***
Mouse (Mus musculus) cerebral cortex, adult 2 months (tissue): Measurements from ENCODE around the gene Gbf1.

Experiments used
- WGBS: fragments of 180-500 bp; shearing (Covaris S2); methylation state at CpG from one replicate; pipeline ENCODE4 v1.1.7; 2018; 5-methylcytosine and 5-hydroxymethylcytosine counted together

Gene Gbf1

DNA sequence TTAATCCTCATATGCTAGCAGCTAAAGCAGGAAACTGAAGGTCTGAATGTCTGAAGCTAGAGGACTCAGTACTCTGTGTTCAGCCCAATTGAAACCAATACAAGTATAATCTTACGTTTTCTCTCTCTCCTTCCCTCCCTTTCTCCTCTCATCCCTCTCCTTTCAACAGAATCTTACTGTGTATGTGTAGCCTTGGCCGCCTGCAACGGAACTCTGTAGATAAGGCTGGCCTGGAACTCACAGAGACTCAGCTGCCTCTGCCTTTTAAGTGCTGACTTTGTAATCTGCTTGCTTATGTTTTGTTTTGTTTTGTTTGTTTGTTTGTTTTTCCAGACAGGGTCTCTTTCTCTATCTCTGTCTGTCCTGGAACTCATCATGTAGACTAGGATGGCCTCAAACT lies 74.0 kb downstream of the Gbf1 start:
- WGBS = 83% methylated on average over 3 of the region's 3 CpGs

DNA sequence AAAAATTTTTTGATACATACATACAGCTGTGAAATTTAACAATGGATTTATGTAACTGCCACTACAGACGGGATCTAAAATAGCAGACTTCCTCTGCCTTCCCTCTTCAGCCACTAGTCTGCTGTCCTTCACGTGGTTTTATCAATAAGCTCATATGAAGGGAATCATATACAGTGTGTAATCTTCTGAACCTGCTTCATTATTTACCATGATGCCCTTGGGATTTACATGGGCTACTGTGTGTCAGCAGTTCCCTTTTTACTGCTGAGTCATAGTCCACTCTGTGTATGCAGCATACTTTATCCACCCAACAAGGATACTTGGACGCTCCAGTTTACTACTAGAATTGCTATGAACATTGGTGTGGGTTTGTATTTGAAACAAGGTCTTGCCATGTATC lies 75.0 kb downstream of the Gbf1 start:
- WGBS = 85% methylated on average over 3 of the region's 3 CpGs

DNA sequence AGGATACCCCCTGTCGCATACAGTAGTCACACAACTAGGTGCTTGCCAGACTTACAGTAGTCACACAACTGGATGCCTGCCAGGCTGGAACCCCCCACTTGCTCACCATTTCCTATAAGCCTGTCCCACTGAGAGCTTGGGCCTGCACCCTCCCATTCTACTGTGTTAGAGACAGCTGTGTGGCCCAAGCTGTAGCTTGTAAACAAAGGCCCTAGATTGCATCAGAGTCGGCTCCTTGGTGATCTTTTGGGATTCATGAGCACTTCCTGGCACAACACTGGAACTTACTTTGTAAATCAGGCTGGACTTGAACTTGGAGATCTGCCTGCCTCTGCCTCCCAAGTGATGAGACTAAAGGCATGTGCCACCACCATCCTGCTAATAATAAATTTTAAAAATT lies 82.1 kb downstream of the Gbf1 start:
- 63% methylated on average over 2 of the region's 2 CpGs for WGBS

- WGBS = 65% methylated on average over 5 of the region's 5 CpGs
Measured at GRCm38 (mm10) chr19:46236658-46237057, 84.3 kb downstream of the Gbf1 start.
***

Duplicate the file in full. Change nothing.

Mouse (Mus musculus) cerebral cortex, adult 2 months (tissue): Measurements from ENCODE around the gene Gbf1.

Experiments used
- WGBS: fragments of 180-500 bp; shearing (Covaris S2); methylation state at CpG from one replicate; pipeline ENCODE4 v1.1.7; 2018; 5-methylcytosine and 5-hydroxymethylcytosine counted together

Gene Gbf1

DNA sequence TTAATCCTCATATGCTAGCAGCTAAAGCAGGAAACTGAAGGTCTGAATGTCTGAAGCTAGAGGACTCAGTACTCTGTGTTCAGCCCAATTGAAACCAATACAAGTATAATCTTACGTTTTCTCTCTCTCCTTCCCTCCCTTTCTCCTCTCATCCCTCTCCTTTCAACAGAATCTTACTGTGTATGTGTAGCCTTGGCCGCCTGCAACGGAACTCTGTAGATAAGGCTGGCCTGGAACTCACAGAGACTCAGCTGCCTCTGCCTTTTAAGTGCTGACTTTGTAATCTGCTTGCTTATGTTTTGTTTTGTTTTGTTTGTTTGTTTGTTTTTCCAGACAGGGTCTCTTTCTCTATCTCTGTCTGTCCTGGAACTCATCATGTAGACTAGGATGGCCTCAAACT lies 74.0 kb downstream of the Gbf1 start:
- WGBS = 83% methylated on average over 3 of the region's 3 CpGs

DNA sequence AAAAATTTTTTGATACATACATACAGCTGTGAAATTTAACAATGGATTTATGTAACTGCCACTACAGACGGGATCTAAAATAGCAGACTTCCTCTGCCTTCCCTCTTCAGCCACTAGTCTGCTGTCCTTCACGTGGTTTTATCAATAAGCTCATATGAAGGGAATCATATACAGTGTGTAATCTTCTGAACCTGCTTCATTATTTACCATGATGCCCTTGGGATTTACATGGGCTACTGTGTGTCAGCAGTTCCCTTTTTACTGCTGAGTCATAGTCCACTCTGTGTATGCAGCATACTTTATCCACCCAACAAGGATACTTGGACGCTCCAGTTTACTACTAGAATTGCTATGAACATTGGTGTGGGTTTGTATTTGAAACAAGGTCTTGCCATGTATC lies 75.0 kb downstream of the Gbf1 start:
- WGBS = 85% methylated on average over 3 of the region's 3 CpGs

DNA sequence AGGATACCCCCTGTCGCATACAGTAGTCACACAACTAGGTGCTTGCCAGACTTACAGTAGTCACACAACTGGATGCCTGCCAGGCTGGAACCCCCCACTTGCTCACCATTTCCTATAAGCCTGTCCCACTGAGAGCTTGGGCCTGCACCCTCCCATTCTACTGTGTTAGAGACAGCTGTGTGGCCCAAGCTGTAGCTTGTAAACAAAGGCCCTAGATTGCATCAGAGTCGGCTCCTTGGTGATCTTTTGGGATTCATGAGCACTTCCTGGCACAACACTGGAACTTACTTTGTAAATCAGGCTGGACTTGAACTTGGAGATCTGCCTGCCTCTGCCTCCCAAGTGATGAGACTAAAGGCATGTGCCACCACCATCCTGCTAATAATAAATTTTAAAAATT lies 82.1 kb downstream of the Gbf1 start:
- 63% methylated on average over 2 of the region's 2 CpGs for WGBS

- WGBS = 65% methylated on average over 5 of the region's 5 CpGs
Measured at GRCm38 (mm10) chr19:46236658-46237057, 84.3 kb downstream of the Gbf1 start.